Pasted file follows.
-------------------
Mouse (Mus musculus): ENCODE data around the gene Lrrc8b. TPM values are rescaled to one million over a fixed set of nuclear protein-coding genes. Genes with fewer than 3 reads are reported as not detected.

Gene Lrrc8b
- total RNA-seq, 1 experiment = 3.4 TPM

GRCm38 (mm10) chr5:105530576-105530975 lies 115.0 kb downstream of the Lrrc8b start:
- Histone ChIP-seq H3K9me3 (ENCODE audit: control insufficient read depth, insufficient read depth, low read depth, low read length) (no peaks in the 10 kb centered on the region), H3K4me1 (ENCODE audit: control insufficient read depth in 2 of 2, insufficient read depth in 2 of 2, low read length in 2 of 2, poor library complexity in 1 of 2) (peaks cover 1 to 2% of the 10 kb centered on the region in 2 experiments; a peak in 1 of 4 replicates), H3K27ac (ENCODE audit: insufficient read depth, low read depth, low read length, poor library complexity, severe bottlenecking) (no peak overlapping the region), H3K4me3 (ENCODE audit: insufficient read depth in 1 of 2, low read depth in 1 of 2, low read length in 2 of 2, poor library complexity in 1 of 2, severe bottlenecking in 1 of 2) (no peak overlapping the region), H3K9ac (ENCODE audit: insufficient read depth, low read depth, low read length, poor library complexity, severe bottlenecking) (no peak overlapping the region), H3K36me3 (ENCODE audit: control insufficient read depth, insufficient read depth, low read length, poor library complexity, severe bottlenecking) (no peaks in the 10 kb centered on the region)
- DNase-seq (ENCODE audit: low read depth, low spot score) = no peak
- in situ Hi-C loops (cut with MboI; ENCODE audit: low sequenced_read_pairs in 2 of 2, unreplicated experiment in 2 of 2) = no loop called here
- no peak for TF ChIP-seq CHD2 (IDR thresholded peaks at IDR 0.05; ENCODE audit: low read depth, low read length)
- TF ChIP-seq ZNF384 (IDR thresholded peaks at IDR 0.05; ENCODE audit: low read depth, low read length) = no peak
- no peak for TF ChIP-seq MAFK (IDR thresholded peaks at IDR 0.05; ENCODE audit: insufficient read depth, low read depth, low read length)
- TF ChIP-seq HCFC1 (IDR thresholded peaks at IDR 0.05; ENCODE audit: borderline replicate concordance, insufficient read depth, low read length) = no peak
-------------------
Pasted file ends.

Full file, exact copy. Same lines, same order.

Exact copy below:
Mouse (Mus musculus): ENCODE data around the gene Lrrc8b. TPM values are rescaled to one million over a fixed set of nuclear protein-coding genes. Genes with fewer than 3 reads are reported as not detected.

Gene Lrrc8b
- total RNA-seq, 1 experiment = 3.4 TPM

GRCm38 (mm10) chr5:105530576-105530975 lies 115.0 kb downstream of the Lrrc8b start:
- Histone ChIP-seq H3K9me3 (ENCODE audit: control insufficient read depth, insufficient read depth, low read depth, low read length) (no peaks in the 10 kb centered on the region), H3K4me1 (ENCODE audit: control insufficient read depth in 2 of 2, insufficient read depth in 2 of 2, low read length in 2 of 2, poor library complexity in 1 of 2) (peaks cover 1 to 2% of the 10 kb centered on the region in 2 experiments; a peak in 1 of 4 replicates), H3K27ac (ENCODE audit: insufficient read depth, low read depth, low read length, poor library complexity, severe bottlenecking) (no peak overlapping the region), H3K4me3 (ENCODE audit: insufficient read depth in 1 of 2, low read depth in 1 of 2, low read length in 2 of 2, poor library complexity in 1 of 2, severe bottlenecking in 1 of 2) (no peak overlapping the region), H3K9ac (ENCODE audit: insufficient read depth, low read depth, low read length, poor library complexity, severe bottlenecking) (no peak overlapping the region), H3K36me3 (ENCODE audit: control insufficient read depth, insufficient read depth, low read length, poor library complexity, severe bottlenecking) (no peaks in the 10 kb centered on the region)
- DNase-seq (ENCODE audit: low read depth, low spot score) = no peak
- in situ Hi-C loops (cut with MboI; ENCODE audit: low sequenced_read_pairs in 2 of 2, unreplicated experiment in 2 of 2) = no loop called here
- no peak for TF ChIP-seq CHD2 (IDR thresholded peaks at IDR 0.05; ENCODE audit: low read depth, low read length)
- TF ChIP-seq ZNF384 (IDR thresholded peaks at IDR 0.05; ENCODE audit: low read depth, low read length) = no peak
- no peak for TF ChIP-seq MAFK (IDR thresholded peaks at IDR 0.05; ENCODE audit: insufficient read depth, low read depth, low read length)
- TF ChIP-seq HCFC1 (IDR thresholded peaks at IDR 0.05; ENCODE audit: borderline replicate concordance, insufficient read depth, low read length) = no peak